Although the number of antenna at each relay is assumed to be equal, the transmit power of each antenna is depended on the number of antennas. When the number of antenna decreases, the transmit power of each antenna increases, hence the power of received signal included the interference signal is increased. However, the term of interference described in the previous section is not depended on the number of antenna. Additionally, the difference of end-to-end channel capacity among all protocols is the term of interference. On the assumption that all antennas at one relay are equal, the end-to-end chan-

Figure 8. End-to-end channel capacity of system with and without control.

nel capacity of n phases transmission system can be rewritten based on the transmit power of each relay as

(24)

here e denotes the Napier’s constant.

5.2. Infinite Relays Number

However, the end-to-end channel capacity of all protocols decreases when the number of relays increases (Figure 8). If the number of relays also tends to infinity, the distance between each transceiver becomes small enough to assume that is one regardless of. Thereforethe distance and the transmit power can be easily optimized because of disusing Taylor expansion.

(25)

Substituting to Equation (24), the limitation of end-toend channel capacity is changed as

.

When a number of the antennas and the relays tend to infinity, the end-to-end channel capacity of all protocols converges to a certain value regardless of the propagation environment. However, the end-to-end channel capacity depends on the number of the transmission phases, it is decreased when transmission phase increases.

6. Conclusions

In this paper, we analyzed the end-to-end channel capacity of multiple-hop MIMO relays system with amplifyand-forward scheme. For the high end-to-end channel capacity, the cross-layer between the Physical layer and the Mac layer is considered. On the Physical layer, both the transmit power and the distance are optimized simultaneously by the mathematical method and MCMC algorithm. On the Mac layer, the general transmission protocol for multiple-hop relay system is proposed. We also optimize the allocation time for each relay in CSMA-CA strategy. The optimized allocation time CSMA-CA indicates the effect on end-to-end channel capacity. However, in order to achieve the high end-to-end channel capacity, the appropriate protocol is dependent on the number of relays, the propagation environment and so on. The endto-end channel capacity when the number of antennas at each relay and the number of relays tends to infinity, is examined.

However, in this paper, we only proposed the Mac layer protocol, the appropriate modulation and code word are not considered. In the future, the concrete system will be described and the appropriate modulation and code word will be examined. Additionally, the dependence on frequency of path loss and the full-duplex multiple-hop relay system also will be analyzed.

REFERENCES

- B. Wang, J. Zhang and A. host-Madsen, “On the Capacity of MIMO Relay Channel,” IEEE Transactions on Information Theory, Vol. 51, No. 1, 2005, pp. 29-43. doi:10.1109/TIT.2004.839487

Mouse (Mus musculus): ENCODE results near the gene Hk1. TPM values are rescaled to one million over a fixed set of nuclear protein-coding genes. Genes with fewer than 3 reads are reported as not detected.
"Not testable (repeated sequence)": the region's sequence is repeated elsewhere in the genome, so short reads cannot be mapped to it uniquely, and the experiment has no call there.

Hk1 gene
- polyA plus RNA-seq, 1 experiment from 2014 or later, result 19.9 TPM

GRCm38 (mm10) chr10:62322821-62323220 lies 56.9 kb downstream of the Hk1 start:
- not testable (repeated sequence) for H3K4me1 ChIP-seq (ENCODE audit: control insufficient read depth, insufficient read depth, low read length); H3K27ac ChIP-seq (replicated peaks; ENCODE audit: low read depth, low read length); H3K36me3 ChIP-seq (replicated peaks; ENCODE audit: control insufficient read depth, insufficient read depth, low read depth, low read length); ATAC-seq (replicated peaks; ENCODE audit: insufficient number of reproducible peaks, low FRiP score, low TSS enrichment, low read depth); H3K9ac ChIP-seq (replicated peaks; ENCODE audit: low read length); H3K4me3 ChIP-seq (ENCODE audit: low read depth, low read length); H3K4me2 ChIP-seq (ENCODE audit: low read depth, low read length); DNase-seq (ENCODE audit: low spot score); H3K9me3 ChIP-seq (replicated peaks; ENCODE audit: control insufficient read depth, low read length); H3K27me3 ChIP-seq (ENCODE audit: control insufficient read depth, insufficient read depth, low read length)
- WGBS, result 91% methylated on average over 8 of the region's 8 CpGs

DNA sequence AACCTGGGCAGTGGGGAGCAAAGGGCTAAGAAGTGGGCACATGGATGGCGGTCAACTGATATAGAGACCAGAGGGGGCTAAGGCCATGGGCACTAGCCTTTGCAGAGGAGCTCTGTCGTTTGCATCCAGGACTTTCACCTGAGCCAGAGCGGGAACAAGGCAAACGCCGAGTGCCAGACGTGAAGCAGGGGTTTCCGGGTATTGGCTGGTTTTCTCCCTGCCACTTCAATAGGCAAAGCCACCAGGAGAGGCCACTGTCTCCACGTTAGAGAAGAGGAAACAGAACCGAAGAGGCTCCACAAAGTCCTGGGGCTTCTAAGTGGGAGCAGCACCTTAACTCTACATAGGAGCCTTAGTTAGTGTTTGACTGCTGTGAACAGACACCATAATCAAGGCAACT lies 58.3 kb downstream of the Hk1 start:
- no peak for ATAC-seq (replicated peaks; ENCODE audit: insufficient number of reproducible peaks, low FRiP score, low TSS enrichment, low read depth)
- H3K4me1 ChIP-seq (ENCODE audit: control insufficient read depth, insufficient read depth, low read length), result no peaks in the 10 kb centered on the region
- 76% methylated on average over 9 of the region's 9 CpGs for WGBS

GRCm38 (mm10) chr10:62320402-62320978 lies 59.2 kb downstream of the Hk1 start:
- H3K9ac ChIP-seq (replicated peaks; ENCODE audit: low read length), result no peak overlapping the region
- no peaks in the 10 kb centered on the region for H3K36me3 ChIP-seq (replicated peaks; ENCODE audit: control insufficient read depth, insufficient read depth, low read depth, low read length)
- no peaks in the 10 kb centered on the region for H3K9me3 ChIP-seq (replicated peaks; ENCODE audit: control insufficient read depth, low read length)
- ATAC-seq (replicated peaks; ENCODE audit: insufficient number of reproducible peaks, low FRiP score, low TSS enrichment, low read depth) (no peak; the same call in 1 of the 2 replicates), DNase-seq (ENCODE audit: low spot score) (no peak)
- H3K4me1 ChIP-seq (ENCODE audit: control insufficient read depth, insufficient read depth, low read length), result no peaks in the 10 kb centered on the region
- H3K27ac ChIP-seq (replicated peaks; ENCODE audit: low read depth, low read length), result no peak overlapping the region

- D. S. Shiu, G. J. Foschini, M. J. Gans and J. M. Kahn, “Fading Correlation and Its Effect on the Capacity of Multi-Element Antenna Systems,” IEEE Transactions on Communications, Vol. 48, No. 3, 2000, pp. 502-513. doi:10.1109/26.837052
- D. Gesbert, H. Bolcskei, D. A. Gore and A. J. Paulraj, “MIMO Wireless Channel: Capacity and Performance Prediction,” Global Telecommunications Conference, San Francisco, 27 November-1 December 2000, pp. 1083- 1088.
- Y. b. Liang and V. Veeravalli, “Gaussian Orthogonal Relay Channels: Optimal Resource Allocation and Capacity,” IEEE Transactions on Information Theory, Vol. 51, No. 9, 2005, pp. 3284-3289. doi:10.1109/TIT.2005.853305
- K.-J. Lee, J.-S. Kim, G. Caire and I. Lee, “Asymptotic Ergodic Capacity Analysis for MIMO Amplify-and- Forward Relay Networks,” IEEE Transactions on Communications, vol. 9, No. 9, 2010, pp. 2712-2717.
- S. Jin, M. R. McKay, C. j. Zhong and K.-K. Wong, “Ergodic Capacity Analysis of Amplify-and-Forward MIMO Dual-Hop Systems,” IEEE Transactions on Information Theory, vol. 56, No. 5, 2010, pp. 2204-2224. doi:10.1109/TIT.2010.2043765
- M. Gastpar and M. Vetterli, “On the Capacity of Large Gaussian Relay Networks,” IEEE Transactions on Information Theory, vol. 51, no. 3, 2005, pp. 765-779. doi:10.1109/TIT.2004.842566
- M. Tsuruta and Y. Karasawa, “Multi-Keyhole Model for MIMO Repeater System Evaluation,” Electronics and Communications in Japan, vol. 90, no. 10, 2007, pp. 40-48.
- D. Chizhik, G. J. Foschini, M. J. Gans and R. A. Valenzuela, “Keyholes, Correlations, and Capacities of Multi-Element Transmit and Receive Antennas,” IEEE Transactions on Wireless Communications, Vol. 1, No. 2, 2002, pp. 361-368. doi:10.1109/7693.994830
- G. Levin and S. Loyka, “On the Outage Capacity Distribution of Correlated Keyhole MIMO Channels”, IEEE Transactions on Information Theory, Vol. 54, No. 7, 2010, pp. 3232-3245. doi:10.1109/TIT.2008.924721
- D. Giindiiz, M. A. Khojastepour, A. Goldsmith and H. V. Poor, “Multi-Hop MIMO Relay Networks: DiversityMultiplexing Trade off Analysis,” IEEE Transactions on Wireless Communications, Vol. 9, No. 5, 2010, pp. 1738- 1747.
- P. Razaghi and W. Yu, “Parity Forwarding for Multiple-Relay Networks,” IEEE Transactions on Information Theory, Vol. 55, No. 1, 2009, pp. 158-173. doi:10.1109/TIT.2008.2008131
- P. T. Hiep and R. Kohno, “Optimizing Position of Repeaters in Distributed MIMO Repeater System for Large Capacity,” IEEE Transactions on Communications, Vol. 93, No. 12, 2010, pp. 3616-3623.
- N. Kita, W. Yamada, A. Sato, “Path Loss Prediction Model for the Over-Rooftop Propagation Environment of Microwave Band in Suburban Areas (in Japanese),” IEEE Transactions on Communications, Vol. 89, No. 2, 2006, pp. 115-125.
- H. M. Edwards, “Graduate Texts in Mathematics: Galois Theory,” Springer, New York, 1997.